There's no way to accurately answer this question without understanding the person answering it, and the context of the question.
There are some concepts that may help offer some perspective on the financial markets.
Which investment will perform the best in the short term is always going to be anyone's guess Different financial pundits apply different types of research and analysis and may come up with two totally different results in terms of which investment is going to perform best over a certain period. You may have seen the caveat on different types of investments that states "past performance is not an indicator of future results". This is an admission that even though an investment has performed well over a certain period and may have outperformed its peers or other investment categories, there's no guarantee that any trend will continue. The conventional approach to investing focuses on identifying securities that are underpriced, and to develop forecasting to select undervalued securities or time the investment transactions. This approach generates highes trading costs and can increase risk.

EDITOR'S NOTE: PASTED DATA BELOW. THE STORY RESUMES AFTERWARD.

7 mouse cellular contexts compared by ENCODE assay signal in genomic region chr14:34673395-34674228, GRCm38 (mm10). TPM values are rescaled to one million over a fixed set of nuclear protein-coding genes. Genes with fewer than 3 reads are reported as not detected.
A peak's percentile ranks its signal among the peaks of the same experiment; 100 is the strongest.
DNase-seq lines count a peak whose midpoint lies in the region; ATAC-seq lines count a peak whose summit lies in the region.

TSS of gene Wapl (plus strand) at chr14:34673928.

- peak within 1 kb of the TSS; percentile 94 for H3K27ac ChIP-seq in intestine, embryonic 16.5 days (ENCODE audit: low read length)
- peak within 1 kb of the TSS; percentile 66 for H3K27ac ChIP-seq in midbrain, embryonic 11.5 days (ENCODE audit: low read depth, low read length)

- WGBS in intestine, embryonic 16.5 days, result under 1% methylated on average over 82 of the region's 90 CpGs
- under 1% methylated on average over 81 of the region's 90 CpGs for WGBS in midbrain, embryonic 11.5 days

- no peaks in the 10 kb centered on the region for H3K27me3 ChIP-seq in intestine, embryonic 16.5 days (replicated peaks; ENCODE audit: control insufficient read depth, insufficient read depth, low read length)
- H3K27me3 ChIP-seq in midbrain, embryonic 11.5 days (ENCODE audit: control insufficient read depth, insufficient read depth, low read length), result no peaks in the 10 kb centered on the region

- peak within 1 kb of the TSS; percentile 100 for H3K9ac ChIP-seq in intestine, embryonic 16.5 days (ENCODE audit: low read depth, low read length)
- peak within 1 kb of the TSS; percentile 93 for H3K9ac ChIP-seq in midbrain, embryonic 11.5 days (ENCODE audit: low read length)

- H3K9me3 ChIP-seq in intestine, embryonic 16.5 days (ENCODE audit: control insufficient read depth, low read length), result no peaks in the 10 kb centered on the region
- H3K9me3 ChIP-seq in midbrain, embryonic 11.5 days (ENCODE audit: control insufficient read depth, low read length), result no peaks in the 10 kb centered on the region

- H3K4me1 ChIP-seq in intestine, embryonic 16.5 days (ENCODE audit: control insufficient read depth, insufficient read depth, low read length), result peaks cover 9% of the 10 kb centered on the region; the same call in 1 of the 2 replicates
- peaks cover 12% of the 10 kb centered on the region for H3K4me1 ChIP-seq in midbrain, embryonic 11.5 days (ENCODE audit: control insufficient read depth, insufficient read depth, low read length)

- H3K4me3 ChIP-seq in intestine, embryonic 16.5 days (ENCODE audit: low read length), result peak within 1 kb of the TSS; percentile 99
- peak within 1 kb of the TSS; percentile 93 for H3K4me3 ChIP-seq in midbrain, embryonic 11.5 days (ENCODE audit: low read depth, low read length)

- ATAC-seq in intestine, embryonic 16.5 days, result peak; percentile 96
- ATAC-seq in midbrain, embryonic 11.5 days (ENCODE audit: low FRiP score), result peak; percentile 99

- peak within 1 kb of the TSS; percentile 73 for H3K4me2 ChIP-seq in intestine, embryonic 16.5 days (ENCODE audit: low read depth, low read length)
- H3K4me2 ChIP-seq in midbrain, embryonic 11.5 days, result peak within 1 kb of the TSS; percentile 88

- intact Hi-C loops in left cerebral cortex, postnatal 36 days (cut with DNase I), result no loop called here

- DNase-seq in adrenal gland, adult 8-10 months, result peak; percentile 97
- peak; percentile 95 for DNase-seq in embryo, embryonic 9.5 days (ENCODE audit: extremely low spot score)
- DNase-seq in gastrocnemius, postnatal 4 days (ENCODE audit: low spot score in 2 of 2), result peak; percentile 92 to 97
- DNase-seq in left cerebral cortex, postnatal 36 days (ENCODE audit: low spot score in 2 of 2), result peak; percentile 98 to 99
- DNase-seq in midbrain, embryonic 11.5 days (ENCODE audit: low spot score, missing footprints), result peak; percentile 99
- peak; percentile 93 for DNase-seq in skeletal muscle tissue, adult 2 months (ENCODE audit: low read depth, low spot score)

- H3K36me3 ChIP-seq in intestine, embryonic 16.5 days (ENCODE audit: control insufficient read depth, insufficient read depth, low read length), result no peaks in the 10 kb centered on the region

There has been some academic research that presents some of the key drivers of expected returns - meaning, the elements of investments that, over time, you can expect to be get better returns.
- Stocks will outperform bonds
- Small cap stocks will outperform large cap stocks (but generally with more risk)
- Value oriented stocks will outperform growth oriented stocks
- Stocks with higher levels of profitabiltiy will outperform those with lower levels of profitability.
So when it comes to considering the best short term investments, it's really a roll of the dice. From picking a certain stock, to picking a category of stock (ex large cap vs small cap vs emerging market, etc) to picking a particular investment allocation category (equities, fixed income, commodities, etc), whether one is going to go up or down in the short-term is anyone's guess. Unless someone has money that is purely discretionary, it is always best to start with an investment plan that considers one's spending needs, goals, and risk tolerance.
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